babs m said...

This was very insightful. This year I have purposely cut things out so I can bake healthy bread and grow the garden and do what I know I want to do. You're right: just because it's possible to "have it all", doesn't mean we should. Now if I can only find time to read.... :)

Christine Claire Reed said...

Emma, THANK YOU! (I wish I could write that even bigger!)

I was waiting to comment on Anon, hoping that other people would pick that very thread up -- and point out the weakness of it.

So, again, THANK YOU.

This IS the CORE ISSUE: the illusion that we live in that says "this is it and there is no other way."

We are BIGGER; we are SMARTER; we are BRIGHTER; we are more CAPABLE than that.

I believe in the INFINITE POSSIBILITY that is the human imagination.

Most of us just aren't tapping into right now.

We'd rather be like everyone else; being different is hard.

We'd rather do it the way it's been done; doing it differently is hard work.

We'd rather pop a pill, read some easy, simplified book about positive thinking...

We'd (most of us) rather DO ANYTHING than DO THE HARD WORK.

Go, Emma! You need to start writing your blog again, girl! :) You rock!

Kavindra said...

I love the way you define sacrifice, but then what word do we use for the big real sacrifices, where we are doing something we wish with all our hearts we didn't have to do, but must do because of our values and ethics? Where we get no reward ourselves, just the satisfaction of knowing we gave all we could to live with love for others.

I love this post (and emma's comment) and that is why I disagree with the word sacrifice. It's not a sacrifice to give up inordinate greed or unchecked desire ... you get something much greater by reigning in greed and living with consciousness and authenticity. We agree on everything except that word!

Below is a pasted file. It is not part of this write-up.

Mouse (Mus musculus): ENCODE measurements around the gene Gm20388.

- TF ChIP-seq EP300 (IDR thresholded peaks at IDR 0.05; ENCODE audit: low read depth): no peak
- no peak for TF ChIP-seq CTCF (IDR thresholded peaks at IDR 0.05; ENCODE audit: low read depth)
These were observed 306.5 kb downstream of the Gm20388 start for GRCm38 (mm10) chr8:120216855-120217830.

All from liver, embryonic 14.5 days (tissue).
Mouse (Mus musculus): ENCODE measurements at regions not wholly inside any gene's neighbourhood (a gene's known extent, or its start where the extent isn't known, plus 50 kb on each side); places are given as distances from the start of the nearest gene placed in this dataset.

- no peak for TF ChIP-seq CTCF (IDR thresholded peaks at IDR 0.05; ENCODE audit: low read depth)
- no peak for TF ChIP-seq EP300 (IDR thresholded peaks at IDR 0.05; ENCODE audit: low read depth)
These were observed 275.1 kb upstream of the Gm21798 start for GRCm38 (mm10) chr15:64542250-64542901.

Maybe it's just my catholic schooling that makes using the word too loosely smack of martyrdom - I don't want someone bandying that word about because they are making the wise choice not to drive to the 7-11 for that late night slurpee (and I know that is not where you are at with this at all)But when we make careful loving decisions to care for the earth and each other, to care for our children with great responsibility - it's a win win situation. Clean happy earth, happy well adjusted children who care for the earth when they grow up, connected authentic lives full of love. A far cry from sacrifice to me.

I'm going to make up a word and use your definition of sacred and holy choosing.

Very lovely post, and you as always inspire me to try and do better. And to argue with you ;)

Christine Claire Reed said...

kavindra, i TOTALLY agree with your definition of what sacrifice is NOT.

But when I use it, as you know :) , I mean it in a much bigger way.

BIG BIG, HOLY CHOICES.

Like picking a spiritual path and being truly committed so that we might shine like the sun we are (instead of skimming the surface of 5000 traditions and never diving deep because it takes time).

Like choosing between a few GREAT loves/blisses so that one or two can get the attention they deserve.

Like deciding not to have children.

Or deciding to have children and not a huge career.

Like getting rid of our cars even though that is hard in this society.

Sacrifice -- holy and big and DIFFICULT.

No slurpy? Too easy.

Taking time to recycle?! Too easy.

You get my drift. :)

I like to take words BACK and give them the meanings they DESERVE. :)

lucy said...

great post and ensuing discussion. it prompted me to write my own post which will be up tomorrow :-)

re: words & their meanings...it is so important to understand how each of us define the words we are using. my definition of sacrifice could be totally different from yours...it isn't :-) i love the idea of holy choice. we ALWAYS have a choice in our circumstances... even if it is only in attitude or thought.

blissfully yours!